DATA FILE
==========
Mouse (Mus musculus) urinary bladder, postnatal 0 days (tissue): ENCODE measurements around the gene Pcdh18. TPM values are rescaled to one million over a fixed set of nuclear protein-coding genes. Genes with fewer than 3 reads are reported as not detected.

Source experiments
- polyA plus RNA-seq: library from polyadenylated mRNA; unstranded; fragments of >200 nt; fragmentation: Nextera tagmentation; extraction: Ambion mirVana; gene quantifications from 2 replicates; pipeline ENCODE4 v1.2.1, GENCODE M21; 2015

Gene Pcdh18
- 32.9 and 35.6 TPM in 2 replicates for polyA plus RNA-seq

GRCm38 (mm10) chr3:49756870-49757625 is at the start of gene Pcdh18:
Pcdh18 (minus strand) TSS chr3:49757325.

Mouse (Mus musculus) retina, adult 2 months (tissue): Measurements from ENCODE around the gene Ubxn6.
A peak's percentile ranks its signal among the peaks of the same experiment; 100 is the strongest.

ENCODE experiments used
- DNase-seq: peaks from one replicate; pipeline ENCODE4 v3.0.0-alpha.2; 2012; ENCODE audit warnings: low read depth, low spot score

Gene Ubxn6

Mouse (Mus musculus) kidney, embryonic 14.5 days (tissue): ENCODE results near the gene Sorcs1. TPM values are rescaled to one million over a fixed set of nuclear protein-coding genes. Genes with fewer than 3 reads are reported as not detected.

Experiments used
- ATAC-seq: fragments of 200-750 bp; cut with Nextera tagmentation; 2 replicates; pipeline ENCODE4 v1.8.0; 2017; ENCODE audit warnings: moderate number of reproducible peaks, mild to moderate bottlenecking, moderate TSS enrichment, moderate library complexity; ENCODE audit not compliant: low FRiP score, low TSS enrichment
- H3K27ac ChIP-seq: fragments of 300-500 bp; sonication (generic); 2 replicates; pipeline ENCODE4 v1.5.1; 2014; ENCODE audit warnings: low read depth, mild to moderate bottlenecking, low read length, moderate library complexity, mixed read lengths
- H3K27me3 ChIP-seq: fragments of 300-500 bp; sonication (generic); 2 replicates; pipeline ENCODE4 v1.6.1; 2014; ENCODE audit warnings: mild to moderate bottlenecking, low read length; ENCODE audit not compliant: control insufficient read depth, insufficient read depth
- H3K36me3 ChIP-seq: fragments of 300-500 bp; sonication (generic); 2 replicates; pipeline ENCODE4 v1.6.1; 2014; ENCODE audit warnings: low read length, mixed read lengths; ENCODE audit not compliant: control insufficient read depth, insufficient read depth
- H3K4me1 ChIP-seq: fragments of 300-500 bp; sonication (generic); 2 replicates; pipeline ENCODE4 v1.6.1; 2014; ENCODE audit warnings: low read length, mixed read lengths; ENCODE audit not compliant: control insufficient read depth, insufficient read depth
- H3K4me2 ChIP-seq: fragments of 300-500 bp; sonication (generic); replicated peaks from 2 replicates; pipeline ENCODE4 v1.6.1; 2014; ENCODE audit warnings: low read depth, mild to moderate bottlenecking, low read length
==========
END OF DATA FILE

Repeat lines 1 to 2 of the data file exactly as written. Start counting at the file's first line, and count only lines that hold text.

Mouse (Mus musculus) urinary bladder, postnatal 0 days (tissue): ENCODE measurements around the gene Pcdh18. TPM values are rescaled to one million over a fixed set of nuclear protein-coding genes. Genes with fewer than 3 reads are reported as not detected.

Source experiments